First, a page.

Can fashion be transformed into a sustainable industry?

On a recent shopping trip to H&M I found myself pondering the subject of sustainable fashion yet again. It’s a topic that has come to the fore in a major way due to research over the past decade or so into the harm the industry causes the environment, and one that leaves the fashion sphere divided. For over a year now fast-fashion giants H&M have been offering a €5 voucher (annoyingly, they offer a £5 voucher to shoppers in the UK – quite a big difference) to those who bring in at least a carrier-sized bag full of old clothing to recycle. It’s a fantastic initiative which leads me to question why there aren’t more incentives like this.

Check out the rather unusual video on their website for all the details. It’s narrated by a more than slightly sinister pair of old trousers, which really gets the message across in my opinion.

Due to the very nature of the business, huge demand for quick turnover and new trends every season, not to mention discharge from hazardous chemicals used in dyeing processes, fashion does take a toll on the environment. With the opportunity available to buy new pieces whenever the mood takes us, we have all been guilty of buying too many items which end up relegated to the back of the wardrobe after one or two outings.

 This is a shopping habit which I have tried my best to curb. When moving house a few months ago I came across far too many fast-fashion pieces bought hastily and which, in hindsight, were terrible choices.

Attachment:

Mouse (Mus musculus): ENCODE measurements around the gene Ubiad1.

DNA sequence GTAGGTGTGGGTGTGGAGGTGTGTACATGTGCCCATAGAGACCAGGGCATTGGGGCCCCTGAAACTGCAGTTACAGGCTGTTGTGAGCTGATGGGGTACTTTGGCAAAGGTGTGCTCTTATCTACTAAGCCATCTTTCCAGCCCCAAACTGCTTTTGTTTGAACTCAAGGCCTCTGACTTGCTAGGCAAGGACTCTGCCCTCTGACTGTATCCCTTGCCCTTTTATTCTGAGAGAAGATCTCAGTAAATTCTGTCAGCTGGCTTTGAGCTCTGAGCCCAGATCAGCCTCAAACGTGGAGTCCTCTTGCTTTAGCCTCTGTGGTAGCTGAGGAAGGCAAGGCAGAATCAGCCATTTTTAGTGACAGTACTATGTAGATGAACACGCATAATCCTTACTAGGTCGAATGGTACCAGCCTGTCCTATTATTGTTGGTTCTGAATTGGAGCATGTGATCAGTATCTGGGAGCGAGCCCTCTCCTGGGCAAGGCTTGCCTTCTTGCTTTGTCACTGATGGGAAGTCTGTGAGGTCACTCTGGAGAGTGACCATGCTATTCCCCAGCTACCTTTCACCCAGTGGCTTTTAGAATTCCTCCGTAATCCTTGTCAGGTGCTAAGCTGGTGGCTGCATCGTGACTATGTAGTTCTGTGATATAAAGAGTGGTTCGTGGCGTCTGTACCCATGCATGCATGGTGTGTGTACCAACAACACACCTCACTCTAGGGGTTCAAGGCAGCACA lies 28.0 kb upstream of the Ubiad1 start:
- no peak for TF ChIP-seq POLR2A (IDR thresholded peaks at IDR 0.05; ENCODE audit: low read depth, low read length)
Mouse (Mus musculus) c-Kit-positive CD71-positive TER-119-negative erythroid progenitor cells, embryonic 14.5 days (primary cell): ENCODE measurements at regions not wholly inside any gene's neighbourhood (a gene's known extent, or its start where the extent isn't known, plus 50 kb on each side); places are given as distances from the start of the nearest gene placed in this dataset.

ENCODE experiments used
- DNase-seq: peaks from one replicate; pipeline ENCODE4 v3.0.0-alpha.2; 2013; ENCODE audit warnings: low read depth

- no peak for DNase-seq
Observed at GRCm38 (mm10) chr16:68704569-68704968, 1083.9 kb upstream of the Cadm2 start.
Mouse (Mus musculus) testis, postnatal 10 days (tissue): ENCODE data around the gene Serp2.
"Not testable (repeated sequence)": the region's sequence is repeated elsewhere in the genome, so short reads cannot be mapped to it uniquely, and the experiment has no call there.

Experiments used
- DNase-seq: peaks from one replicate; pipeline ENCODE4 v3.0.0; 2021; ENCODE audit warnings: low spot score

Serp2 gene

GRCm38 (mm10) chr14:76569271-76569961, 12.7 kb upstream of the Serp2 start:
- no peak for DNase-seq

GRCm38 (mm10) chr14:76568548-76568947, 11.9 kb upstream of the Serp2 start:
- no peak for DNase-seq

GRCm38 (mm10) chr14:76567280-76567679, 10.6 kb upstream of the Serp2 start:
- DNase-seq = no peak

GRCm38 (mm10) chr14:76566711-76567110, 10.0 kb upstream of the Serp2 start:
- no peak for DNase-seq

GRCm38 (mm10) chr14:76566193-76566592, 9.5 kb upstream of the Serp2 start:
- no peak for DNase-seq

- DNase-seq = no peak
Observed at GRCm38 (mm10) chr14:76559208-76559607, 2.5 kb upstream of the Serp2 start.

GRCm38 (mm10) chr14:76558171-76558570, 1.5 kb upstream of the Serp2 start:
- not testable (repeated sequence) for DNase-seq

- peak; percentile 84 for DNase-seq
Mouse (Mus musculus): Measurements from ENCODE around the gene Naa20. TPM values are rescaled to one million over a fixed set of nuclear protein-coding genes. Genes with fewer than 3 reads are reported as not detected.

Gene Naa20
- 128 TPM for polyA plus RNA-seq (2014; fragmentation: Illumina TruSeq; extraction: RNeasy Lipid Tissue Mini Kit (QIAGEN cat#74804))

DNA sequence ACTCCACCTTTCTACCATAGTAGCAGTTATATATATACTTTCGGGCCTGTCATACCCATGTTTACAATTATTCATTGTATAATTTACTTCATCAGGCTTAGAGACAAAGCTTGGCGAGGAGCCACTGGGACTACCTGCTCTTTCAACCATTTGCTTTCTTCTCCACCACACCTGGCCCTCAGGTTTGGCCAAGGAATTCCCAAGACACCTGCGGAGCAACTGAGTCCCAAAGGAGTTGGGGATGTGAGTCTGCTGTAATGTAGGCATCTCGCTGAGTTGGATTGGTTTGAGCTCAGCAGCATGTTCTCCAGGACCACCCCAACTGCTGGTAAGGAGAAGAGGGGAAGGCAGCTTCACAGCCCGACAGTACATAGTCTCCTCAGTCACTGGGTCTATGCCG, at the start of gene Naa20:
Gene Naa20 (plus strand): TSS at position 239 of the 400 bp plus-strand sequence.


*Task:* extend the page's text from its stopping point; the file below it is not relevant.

If we want to be more ethical shoppers (and if you don’t, shame on you!) there are a number of options available. Clothing from sustainable brands has an unfortunate reputation (hemp trousers, anyone?) but on the high street front, H&M does a pretty great range. I can’t say I own many pieces (one organic cotton T-shirt, I believe) from sustainable labels. A friend of mine who is a stylist admitted she struggled to find sufficiently fashionable ethically produced clothes for a shoot under that theme. Hopefully this is a circumstance that will improve as demand grows.

Second-hand shopping is always a good option. I’m an avid charity shop fan and Limerick has so many good ones to choose from. My teenage years were spent hunting for gems, a habit I have carried over to London. Some prized finds include a Karl Lagerfeld coat and a really great basic Ralph Lauren shirt.

Here comes the preachy finish: if we all make even small changes in our shopping habits, it can certainly cause bigger reactions globally, such as supporting the rights of clothing factory workers for a fair wage.

Words – Laura Hastings

Photography – Tarmo Tulit

Models:  Danielle Sheehan, Shauna Lindsay

Written by fusionmedia1